I found an interesting article on the internet about traditional journalism dying because of the use of the ‘internet’. This article below highlights reasons about how the news are delivered and how it has affected traditional journalism in today’s competitive world. Also how much people rely on the internet for news?
The demand for traditional journalism is dying following the increment in the use of the internet. Journalists are seeing their career paths die right before their eyes. The technologies have changed the way news are collected and transmitted. People have stopped referring to newspapers and television news. The use of Internet has emerged significantly changing people’s perceptions for news delivery. Mindy McAdams, the current Knight for Journalism in USA, recalls that in 1995 people turned to television for coverage of the Oklahoma City bombing, but by 2001 public demand crashed CNN’s online servers in the aftermath of the World Trade Centre attacks.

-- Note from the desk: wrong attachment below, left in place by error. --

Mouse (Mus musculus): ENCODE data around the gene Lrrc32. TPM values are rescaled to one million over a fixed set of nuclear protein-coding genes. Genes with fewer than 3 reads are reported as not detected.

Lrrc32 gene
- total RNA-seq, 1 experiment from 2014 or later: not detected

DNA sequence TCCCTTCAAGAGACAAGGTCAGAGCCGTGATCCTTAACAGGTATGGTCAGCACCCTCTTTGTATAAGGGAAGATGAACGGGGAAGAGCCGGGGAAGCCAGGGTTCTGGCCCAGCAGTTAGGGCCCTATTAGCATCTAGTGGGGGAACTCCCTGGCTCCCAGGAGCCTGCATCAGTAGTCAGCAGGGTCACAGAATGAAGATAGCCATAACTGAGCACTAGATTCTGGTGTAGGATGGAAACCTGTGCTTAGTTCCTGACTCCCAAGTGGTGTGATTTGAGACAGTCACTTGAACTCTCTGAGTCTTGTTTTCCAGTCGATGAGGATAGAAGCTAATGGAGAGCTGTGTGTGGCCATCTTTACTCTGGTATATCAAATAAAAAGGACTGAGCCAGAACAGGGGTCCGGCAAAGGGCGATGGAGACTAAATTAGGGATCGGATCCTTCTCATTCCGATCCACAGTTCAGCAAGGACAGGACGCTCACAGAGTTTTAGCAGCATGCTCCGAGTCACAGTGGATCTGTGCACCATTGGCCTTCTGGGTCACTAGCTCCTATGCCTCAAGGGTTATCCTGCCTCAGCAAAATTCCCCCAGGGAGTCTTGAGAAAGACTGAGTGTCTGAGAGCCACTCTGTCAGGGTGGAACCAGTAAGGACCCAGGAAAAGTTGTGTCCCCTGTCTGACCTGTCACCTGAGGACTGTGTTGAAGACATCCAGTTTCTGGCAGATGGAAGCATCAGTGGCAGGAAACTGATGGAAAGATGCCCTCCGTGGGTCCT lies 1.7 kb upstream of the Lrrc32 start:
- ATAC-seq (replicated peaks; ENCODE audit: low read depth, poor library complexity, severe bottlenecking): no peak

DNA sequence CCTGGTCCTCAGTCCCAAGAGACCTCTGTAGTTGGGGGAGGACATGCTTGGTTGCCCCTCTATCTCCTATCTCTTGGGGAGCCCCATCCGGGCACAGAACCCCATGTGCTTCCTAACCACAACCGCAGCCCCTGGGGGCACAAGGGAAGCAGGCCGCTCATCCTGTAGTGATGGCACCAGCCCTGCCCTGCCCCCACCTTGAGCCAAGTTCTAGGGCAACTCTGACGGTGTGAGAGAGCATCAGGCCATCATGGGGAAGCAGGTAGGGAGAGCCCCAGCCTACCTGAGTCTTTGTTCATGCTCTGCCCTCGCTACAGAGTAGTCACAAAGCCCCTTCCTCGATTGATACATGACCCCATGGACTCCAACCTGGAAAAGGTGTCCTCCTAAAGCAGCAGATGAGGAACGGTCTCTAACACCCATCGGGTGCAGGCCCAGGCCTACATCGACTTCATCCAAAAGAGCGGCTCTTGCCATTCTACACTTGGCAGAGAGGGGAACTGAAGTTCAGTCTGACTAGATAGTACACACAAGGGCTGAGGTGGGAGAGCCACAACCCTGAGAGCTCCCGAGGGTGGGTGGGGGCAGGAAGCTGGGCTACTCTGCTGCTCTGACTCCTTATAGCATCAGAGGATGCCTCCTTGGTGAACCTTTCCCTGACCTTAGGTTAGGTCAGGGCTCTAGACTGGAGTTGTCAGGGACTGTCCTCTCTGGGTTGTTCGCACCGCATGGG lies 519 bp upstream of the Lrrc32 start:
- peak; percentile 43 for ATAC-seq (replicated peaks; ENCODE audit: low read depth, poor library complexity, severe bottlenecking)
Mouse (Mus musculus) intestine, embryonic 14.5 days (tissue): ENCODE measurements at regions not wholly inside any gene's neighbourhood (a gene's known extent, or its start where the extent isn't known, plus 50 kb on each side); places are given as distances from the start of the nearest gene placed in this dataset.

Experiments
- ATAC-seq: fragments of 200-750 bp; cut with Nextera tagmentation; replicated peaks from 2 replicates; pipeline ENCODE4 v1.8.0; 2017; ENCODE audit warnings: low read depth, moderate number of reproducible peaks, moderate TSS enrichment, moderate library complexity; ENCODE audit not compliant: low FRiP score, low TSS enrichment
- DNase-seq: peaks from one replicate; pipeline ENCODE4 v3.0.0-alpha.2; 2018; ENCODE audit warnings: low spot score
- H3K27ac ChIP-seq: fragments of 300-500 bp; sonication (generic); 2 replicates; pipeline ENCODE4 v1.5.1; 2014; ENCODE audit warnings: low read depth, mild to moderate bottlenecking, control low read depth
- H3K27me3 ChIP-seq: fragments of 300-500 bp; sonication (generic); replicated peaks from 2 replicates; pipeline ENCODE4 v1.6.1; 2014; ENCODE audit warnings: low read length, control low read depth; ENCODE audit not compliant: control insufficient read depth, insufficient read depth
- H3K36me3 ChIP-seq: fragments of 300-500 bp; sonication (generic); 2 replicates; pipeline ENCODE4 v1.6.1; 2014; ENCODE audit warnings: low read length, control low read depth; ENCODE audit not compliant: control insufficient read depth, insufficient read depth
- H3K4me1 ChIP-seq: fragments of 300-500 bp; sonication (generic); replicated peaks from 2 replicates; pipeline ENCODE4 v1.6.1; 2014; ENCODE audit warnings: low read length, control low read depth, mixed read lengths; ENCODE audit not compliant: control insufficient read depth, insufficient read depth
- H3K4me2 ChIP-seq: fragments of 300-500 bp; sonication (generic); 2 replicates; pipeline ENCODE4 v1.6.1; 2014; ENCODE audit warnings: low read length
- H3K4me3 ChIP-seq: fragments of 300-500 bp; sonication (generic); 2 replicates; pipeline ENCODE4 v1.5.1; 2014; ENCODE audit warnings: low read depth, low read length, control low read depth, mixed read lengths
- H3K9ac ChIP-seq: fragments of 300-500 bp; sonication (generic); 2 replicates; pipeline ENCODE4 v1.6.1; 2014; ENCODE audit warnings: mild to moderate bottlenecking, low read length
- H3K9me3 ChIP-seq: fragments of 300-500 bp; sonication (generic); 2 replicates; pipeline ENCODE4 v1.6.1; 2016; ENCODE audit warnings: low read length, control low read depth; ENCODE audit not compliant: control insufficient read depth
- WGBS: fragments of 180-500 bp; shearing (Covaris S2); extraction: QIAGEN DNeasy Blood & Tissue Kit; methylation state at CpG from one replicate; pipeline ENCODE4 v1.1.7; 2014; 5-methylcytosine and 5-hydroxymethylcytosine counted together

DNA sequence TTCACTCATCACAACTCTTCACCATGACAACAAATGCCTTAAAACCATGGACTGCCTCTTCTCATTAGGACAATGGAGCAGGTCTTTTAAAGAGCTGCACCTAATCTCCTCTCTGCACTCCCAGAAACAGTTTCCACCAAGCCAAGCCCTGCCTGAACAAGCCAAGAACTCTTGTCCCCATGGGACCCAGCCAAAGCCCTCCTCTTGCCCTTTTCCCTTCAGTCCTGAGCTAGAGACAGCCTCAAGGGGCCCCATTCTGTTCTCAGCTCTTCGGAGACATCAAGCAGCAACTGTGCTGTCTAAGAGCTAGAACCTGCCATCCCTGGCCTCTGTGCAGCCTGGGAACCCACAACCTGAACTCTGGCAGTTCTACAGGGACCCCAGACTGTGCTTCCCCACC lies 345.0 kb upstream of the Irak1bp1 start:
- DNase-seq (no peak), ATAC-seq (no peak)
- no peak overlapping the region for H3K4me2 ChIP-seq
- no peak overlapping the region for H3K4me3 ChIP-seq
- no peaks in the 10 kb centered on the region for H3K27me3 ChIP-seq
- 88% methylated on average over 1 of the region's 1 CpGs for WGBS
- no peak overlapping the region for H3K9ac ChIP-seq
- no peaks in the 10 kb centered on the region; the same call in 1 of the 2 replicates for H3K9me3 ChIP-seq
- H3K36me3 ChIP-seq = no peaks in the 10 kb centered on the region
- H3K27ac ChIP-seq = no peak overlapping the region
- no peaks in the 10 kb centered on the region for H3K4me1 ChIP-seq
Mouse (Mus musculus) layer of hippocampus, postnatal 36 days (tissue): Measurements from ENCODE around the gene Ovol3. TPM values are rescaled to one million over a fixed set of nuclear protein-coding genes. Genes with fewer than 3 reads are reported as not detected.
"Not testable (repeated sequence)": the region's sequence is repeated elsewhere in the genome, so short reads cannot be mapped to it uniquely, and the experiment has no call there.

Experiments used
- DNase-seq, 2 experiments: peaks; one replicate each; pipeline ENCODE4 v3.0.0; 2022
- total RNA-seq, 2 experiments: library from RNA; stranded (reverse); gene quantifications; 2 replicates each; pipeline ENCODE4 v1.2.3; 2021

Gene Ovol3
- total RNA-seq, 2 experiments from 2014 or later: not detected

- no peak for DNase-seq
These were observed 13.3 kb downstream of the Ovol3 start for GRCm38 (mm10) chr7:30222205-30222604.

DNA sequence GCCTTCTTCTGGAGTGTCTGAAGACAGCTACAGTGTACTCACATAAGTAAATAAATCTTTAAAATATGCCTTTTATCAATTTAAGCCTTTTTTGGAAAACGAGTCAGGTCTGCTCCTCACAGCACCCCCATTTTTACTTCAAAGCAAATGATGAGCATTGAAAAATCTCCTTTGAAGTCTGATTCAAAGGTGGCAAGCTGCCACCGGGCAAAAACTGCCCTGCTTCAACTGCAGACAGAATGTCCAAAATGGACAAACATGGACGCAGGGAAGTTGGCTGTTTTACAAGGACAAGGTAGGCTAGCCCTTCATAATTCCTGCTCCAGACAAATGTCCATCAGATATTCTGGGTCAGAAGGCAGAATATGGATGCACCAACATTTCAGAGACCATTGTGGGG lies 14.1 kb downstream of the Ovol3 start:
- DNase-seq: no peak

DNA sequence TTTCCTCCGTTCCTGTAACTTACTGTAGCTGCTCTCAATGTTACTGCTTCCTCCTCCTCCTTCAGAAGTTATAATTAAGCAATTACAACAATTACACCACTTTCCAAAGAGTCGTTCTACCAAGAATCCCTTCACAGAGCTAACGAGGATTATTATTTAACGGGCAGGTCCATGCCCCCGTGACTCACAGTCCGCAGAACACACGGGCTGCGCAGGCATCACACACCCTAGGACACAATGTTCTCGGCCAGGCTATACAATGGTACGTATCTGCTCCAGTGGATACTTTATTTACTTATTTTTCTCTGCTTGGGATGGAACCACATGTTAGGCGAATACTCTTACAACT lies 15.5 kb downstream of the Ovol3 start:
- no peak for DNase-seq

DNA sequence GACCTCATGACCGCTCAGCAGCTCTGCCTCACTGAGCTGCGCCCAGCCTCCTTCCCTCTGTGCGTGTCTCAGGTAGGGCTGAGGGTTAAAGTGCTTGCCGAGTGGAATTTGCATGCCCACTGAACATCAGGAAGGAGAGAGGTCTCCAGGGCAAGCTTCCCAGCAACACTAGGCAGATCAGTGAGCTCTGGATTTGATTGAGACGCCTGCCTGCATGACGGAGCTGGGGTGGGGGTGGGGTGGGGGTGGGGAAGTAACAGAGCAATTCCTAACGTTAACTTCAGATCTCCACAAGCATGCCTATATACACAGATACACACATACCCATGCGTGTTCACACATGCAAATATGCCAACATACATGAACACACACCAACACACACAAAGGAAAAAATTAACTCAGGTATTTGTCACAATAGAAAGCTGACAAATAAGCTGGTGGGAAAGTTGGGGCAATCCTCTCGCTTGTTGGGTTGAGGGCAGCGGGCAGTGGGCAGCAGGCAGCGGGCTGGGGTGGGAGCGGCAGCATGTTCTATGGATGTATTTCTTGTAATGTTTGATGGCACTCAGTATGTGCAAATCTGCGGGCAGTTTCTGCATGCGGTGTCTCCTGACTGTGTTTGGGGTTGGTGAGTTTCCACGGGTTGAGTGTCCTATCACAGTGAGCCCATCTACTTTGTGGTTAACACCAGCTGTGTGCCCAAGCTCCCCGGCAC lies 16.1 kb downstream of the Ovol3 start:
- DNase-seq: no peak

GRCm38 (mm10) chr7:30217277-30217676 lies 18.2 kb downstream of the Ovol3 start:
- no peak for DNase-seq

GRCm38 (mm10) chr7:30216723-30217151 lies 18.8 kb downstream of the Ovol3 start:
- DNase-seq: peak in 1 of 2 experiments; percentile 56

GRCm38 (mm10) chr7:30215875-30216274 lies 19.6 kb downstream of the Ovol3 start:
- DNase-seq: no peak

There have been an increasing number of events chronicled on the Internet first. The Virginia Tech shootings, the 2004 Indonesia Tsunami and the recent bombings in Mumbai, India were all shown online before television. Printed newspapers don’t even have a chance. The biggest problem is that too many of today’s journalists see working at a local newspaper as an unfulfilling career path. And too many journalists today see online news as a threat to “real journalism,” and have little or no ability to create online news content on their own. Tom McKendrick, multimedia producer at The Age said: “[Multimedia journalism is to] take all the different aspects of traditional journalism and to merge them into a whole package … true multimedia journalism is something where you have lots of different media all converged in one place. You have video and audio and photos and text and blogs and whatever else you might have in there all in one place. “A multimedia journalist has to have a rare balance between the technical skills, the craft skills and the journalistic skills or the news sense.”